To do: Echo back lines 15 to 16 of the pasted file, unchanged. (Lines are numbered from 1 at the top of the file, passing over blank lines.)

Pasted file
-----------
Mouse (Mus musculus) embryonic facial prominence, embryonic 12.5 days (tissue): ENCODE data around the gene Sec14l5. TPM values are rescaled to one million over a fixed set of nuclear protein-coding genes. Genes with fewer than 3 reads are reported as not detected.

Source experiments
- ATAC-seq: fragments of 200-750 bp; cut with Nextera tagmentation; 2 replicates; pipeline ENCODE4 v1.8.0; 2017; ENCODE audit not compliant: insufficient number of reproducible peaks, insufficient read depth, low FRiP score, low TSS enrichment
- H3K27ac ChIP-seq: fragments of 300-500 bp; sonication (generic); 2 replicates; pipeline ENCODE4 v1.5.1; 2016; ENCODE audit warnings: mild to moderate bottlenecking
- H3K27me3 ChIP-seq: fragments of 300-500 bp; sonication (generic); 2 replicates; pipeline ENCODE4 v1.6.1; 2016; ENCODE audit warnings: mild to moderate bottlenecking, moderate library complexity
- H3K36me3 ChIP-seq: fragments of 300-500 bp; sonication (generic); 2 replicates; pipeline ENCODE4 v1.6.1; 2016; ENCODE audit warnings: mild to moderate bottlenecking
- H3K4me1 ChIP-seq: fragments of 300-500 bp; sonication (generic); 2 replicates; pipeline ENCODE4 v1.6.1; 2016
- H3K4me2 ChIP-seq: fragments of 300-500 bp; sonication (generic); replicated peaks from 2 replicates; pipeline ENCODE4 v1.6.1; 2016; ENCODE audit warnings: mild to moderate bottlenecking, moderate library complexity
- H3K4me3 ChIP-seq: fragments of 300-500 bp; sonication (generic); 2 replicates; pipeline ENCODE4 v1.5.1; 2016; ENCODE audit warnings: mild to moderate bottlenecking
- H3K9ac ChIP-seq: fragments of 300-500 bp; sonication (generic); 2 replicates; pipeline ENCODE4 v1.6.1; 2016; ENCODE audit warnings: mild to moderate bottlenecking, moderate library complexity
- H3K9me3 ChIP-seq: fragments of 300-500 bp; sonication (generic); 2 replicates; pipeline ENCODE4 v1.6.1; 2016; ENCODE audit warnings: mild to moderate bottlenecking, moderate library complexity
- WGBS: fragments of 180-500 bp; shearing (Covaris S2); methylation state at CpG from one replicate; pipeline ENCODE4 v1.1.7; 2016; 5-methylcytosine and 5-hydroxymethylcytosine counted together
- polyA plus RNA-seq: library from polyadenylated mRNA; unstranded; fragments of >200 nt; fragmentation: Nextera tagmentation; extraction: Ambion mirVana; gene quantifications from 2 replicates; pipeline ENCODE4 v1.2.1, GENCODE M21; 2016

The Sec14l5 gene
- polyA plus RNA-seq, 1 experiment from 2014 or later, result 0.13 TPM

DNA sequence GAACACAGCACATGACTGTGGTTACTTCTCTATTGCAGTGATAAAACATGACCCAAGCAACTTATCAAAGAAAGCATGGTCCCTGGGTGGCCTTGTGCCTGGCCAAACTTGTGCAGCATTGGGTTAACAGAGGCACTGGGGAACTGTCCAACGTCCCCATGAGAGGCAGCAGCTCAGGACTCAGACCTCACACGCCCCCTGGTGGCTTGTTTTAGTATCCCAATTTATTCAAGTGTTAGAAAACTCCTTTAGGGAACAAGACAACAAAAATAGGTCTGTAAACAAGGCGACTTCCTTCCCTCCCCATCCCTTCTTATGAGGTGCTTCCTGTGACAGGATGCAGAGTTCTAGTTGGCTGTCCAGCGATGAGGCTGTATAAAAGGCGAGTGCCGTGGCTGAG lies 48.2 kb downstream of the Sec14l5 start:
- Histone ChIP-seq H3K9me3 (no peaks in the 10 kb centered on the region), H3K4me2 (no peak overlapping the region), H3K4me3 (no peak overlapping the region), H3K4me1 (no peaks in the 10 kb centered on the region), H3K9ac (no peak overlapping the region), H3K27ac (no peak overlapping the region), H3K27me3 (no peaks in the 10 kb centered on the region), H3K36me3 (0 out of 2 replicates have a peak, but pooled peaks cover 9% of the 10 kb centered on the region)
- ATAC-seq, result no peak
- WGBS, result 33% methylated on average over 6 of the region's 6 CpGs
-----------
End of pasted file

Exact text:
- polyA plus RNA-seq, 1 experiment from 2014 or later, result 0.13 TPM

DNA sequence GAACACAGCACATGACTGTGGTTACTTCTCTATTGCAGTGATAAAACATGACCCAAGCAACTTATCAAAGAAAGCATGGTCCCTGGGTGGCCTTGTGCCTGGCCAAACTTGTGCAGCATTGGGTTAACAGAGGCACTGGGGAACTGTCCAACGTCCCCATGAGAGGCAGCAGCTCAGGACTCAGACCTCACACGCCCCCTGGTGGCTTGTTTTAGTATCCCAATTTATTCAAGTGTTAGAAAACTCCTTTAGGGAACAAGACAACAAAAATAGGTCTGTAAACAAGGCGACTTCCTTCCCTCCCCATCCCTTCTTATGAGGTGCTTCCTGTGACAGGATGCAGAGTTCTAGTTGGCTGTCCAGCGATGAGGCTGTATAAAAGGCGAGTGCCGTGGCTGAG lies 48.2 kb downstream of the Sec14l5 start: